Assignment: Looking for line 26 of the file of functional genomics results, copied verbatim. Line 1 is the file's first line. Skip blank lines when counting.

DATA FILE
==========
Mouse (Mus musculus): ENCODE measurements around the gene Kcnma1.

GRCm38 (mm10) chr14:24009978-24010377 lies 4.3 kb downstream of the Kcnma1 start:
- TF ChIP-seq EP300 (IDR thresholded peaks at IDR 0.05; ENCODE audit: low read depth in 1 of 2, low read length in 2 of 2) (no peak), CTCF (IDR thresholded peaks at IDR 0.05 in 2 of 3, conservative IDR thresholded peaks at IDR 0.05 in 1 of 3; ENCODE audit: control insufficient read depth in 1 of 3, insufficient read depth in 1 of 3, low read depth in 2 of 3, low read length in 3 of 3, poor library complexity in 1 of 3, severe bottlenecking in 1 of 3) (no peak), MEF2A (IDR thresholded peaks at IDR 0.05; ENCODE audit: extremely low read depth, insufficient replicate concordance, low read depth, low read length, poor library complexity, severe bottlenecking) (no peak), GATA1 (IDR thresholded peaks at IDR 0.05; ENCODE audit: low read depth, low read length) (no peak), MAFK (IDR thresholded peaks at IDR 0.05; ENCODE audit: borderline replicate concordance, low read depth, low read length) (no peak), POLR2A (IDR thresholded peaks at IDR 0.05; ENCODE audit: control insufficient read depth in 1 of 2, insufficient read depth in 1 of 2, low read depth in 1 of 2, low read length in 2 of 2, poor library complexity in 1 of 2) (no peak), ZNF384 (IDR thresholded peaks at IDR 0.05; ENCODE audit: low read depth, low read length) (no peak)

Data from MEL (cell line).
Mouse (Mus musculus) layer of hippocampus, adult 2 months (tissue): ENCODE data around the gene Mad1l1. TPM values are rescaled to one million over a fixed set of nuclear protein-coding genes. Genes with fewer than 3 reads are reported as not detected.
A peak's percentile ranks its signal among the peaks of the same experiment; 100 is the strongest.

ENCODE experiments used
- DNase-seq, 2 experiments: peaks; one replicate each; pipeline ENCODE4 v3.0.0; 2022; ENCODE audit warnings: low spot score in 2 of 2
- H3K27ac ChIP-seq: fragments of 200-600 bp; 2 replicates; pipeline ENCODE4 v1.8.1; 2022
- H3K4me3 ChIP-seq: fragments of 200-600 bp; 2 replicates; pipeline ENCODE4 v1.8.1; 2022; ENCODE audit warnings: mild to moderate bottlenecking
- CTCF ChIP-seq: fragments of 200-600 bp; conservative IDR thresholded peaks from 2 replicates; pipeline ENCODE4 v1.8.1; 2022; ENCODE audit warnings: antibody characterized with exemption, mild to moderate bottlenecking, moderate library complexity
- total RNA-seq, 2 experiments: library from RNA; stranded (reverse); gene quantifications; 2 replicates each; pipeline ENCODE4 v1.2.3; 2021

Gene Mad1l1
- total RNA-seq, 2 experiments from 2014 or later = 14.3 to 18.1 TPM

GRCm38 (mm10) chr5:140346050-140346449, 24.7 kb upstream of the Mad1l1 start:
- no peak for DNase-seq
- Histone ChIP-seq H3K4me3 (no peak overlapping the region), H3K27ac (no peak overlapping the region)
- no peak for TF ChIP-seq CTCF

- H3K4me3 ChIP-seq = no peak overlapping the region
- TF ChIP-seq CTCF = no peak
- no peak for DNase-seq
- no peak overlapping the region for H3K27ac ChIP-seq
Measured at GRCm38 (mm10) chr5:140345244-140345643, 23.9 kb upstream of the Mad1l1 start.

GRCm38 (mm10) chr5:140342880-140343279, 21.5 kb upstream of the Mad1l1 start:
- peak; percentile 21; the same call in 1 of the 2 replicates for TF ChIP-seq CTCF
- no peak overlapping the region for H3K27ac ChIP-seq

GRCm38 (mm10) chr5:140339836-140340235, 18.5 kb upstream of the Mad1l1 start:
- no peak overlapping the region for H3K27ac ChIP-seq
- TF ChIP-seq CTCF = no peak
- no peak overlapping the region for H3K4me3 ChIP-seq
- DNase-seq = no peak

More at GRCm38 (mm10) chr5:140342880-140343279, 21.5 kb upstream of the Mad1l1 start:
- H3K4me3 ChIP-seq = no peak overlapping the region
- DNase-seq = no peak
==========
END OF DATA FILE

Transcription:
- no peak overlapping the region for H3K27ac ChIP-seq